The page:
SriLankan Cargo optimistic despite turbulent FY2016

Monday, 17 April 2017 00:00 -     - {{hitsCtrl.values.hits}}


  • Airport closure digs $ 10 m loss, overcapacity of ME carriers causes 15% dip in yields
  • Confirms in-house feasibility being rolled out on new initiatives
  • Considers getting back Europe route via interline partnerships
  • Eyes on tapping to $ 4 trillion Chinese e-commerce market
  • Hints on two more cargo flights on a wet-lease

By Charumini de Silva

The price war fuelled by the Middle Eastern airlines has caused SriLankan Cargo profit nosedive in the 2015/2016 financial year with partial closure of Bandaranaike International Airport (BIA) dealing a further blow but the national carrier remains optimistic of the future.

“The heavy increase of capacity by most of the Middle Eastern carriers has developed a situation where capacity is higher than the demand for air freight, which has put a lot of markets under ‘price war’. We saw our yields crashing almost 15% in the 2015/16 financial year,” SriLankan Cargo Head Chamara Ranasinghe told journalists recently.

He said the contribution from the belly of the aircraft has become a critical factor in terms of the company’s total revenue generation as gone are the days where the firm enjoys high air fares or high business class passenger factors.

“Cargo has been contributing around 11% of the total revenue of the company, where as the company would like to be in the range of 15%-20%. Unfortunately, due to various changes in the schedule especially with Europe going off since last winter, we have had a dip in our revenue,” he added.

It was also pointed out that the partly closure of Bandaranaike International Airport (BIA) from 6 January to 5 April 2017 had cost them around $ 8 to $ 10 million as a result of not being able to connect its main markets.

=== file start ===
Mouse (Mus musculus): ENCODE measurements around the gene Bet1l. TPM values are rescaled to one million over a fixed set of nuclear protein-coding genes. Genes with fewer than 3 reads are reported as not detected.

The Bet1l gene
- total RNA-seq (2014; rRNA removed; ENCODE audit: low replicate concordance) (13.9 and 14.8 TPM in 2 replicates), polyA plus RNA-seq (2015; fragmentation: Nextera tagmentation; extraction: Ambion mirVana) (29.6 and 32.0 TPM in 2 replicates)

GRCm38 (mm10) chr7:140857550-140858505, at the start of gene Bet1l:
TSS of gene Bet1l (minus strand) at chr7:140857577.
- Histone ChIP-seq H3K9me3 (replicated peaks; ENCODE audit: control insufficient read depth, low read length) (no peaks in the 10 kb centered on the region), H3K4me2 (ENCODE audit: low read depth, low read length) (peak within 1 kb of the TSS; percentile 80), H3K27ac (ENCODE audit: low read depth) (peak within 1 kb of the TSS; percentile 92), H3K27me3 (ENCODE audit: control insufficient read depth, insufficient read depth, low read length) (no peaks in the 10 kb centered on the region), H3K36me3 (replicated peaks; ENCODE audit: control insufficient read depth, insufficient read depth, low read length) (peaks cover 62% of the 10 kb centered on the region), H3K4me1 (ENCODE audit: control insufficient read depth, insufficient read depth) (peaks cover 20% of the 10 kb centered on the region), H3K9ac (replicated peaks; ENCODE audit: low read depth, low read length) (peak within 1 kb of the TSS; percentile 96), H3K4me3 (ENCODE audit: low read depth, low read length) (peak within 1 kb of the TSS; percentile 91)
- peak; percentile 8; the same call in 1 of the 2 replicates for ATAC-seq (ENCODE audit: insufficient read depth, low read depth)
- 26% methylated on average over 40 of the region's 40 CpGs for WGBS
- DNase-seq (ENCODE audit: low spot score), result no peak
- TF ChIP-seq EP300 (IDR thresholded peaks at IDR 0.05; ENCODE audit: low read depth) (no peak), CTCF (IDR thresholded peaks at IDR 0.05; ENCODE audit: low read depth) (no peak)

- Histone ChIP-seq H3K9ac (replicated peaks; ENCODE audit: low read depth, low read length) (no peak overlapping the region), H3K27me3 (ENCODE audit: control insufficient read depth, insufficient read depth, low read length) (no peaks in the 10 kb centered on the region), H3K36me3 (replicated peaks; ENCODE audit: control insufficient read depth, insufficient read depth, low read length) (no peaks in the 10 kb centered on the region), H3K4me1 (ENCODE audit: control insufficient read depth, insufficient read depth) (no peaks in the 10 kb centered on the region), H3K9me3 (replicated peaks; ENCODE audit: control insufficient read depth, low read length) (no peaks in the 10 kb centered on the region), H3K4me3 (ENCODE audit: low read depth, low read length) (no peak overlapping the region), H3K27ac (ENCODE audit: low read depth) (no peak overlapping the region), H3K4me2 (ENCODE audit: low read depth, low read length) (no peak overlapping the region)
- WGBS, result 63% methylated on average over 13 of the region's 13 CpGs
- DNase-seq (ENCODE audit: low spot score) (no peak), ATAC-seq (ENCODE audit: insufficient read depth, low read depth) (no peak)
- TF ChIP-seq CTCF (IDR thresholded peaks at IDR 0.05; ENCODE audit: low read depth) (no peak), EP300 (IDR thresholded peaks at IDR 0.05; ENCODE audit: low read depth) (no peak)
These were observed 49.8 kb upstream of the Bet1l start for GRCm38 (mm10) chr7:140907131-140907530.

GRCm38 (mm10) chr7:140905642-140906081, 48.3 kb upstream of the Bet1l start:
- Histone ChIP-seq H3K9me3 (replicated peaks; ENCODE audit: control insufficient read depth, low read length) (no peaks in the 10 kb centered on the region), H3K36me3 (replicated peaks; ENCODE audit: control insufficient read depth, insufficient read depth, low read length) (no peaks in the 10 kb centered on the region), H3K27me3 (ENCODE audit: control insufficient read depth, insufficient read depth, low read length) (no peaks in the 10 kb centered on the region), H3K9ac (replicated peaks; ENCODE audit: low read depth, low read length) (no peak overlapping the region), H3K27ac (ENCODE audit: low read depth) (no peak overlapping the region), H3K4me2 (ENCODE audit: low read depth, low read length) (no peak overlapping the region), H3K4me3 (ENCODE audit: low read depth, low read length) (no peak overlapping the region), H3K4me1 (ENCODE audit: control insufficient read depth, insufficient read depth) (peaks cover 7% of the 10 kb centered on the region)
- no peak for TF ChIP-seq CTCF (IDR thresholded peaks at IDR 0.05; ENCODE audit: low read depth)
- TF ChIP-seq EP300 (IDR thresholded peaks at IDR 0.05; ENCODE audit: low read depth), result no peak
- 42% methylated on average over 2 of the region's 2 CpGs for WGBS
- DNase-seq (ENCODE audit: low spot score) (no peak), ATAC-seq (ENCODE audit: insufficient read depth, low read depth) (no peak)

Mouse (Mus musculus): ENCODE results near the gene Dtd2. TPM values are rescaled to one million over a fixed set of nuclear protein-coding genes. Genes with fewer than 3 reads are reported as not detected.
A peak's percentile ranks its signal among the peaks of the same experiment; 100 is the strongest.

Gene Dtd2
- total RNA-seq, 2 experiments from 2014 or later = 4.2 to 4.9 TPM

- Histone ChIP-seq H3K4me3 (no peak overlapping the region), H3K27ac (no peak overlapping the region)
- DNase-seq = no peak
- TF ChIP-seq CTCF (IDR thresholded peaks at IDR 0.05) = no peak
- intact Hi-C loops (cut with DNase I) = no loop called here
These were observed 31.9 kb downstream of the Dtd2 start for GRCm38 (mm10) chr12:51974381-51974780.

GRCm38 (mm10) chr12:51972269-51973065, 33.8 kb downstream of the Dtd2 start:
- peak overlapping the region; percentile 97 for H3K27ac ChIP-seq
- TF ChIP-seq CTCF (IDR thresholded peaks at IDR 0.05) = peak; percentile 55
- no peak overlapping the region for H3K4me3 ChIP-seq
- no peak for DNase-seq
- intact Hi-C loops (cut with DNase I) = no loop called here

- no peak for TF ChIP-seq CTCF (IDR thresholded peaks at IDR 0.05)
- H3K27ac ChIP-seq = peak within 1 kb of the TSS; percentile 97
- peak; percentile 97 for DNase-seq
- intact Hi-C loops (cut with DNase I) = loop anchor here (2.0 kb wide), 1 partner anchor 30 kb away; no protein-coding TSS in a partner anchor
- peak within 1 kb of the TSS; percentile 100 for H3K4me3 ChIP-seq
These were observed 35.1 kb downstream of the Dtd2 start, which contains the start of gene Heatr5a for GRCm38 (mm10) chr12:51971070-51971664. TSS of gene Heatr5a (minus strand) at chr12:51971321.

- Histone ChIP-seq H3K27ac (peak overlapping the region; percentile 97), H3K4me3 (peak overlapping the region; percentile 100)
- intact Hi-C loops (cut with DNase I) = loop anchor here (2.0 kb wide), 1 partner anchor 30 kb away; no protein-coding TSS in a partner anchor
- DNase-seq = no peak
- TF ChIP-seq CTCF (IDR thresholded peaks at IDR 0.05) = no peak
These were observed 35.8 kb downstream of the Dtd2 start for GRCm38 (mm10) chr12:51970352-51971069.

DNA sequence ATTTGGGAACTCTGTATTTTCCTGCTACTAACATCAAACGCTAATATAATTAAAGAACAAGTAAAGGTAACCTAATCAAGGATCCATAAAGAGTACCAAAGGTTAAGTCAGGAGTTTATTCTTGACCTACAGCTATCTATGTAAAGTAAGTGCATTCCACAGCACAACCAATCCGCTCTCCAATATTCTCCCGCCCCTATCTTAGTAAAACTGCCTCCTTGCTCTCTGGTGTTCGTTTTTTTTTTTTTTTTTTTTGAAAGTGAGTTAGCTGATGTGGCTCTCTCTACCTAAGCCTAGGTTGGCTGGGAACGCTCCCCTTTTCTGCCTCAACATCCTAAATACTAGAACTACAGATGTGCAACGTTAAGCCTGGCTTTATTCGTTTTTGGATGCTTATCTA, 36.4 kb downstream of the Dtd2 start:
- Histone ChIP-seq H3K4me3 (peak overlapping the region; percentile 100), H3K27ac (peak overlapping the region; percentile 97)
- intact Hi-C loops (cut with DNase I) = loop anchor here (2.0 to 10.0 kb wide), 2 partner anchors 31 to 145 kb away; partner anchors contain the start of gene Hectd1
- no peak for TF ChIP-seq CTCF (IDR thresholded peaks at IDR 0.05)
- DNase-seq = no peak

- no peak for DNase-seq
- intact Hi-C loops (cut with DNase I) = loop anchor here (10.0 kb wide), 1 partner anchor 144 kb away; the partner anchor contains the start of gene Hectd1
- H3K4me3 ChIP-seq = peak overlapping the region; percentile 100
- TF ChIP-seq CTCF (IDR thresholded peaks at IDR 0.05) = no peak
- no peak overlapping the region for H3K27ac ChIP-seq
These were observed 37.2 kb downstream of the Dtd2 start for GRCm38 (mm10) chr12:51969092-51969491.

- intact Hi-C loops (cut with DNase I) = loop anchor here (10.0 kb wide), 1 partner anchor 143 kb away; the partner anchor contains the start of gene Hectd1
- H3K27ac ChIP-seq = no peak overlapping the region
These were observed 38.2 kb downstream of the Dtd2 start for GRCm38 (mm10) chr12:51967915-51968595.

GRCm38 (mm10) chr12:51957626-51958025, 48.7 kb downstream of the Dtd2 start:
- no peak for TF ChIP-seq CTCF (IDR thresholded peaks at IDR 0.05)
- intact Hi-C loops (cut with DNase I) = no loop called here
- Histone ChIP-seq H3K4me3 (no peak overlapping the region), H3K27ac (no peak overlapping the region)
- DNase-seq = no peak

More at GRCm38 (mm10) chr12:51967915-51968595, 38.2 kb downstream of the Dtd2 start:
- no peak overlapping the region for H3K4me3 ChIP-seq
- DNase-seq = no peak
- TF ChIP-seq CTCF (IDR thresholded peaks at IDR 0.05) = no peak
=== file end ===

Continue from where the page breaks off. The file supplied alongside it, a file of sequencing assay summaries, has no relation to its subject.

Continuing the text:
In that backdrop, the firm is now rolling out a few initiatives on uplifting performance, improving facilities and expanding its current markets. He said that they were considering getting back to Europe, maybe not to the extent of what they had, but at least through Interline Partnerships.

“At present we are conducting an in-house feasibility study which could link Sri Lanka and Europe. Maybe we will have an intermediate market like the Middle East, just to keep the route’s profitability,” he noted.

Furthermore the firm is planning on setting up a new facility to uplift their capacities and quality of service provided to the export community especially for those engaged in the perishable exports. 

While admitting that the new facility is something that SriLankan Cargo needs fast — at least by mid next year, Ranasinghe refrained by providing further details on investment and capacity stating that the project is still in preliminary stage. 

The firm still believes that Sri Lanka could be a great cargo hub connecting China and Europe. 

“The biggest emerging market out of China is the e-commerce business, worth $ 4 trillion, which is predicted to be grown in multiple percentages. However, we are not carrying this segment to our liking at the moment, as we do not have sufficient capacity. This business is mainly into Middle East and Europe from China. It is a market we want to have a share of, because that is where the money is,” he added.

Capitalising on these factors, the firm was considering in getting two cargo freights on wet lease basis in future.

SriLankan Cargo Manager – Worldwide Cargo Sales Niran Seneviratne said the firm is obliged to support the growth of the national economy. 

“SriLankan is the preferred cargo carrier for top notch companies such as Nike, Addidas, Microsoft, IBM, Dell and Nokia. Our service standards at all levels has been raised and is equal to top air freighters in the world,” he added. 

When asked about the airline’s strategy in moving to narrow body aircrafts would have an impact on the company, Seneviratne insisted that they would like to induce the capacity in order to retain their market share. Despite the complaints that SriLankan Cargo is relatively expensive than other air freighters especially with regard to perishable cargo to Maldives he said the rates were based on demand and supply.

“We have maintained our rates at the same level for around two and a half years. It is always based on the supply and demand. Our cargo flights to Male are flown in full capacity throughout the year,” he said adding that local exporters should also be patriot and try to send goods through the national carrier.

At present SriLankan Cargo handles 26 online carriers that operate through Bandaranaike International Airport, including imports, exports and transshipments. Last year the firm handled over 230,000 MTs of cargo.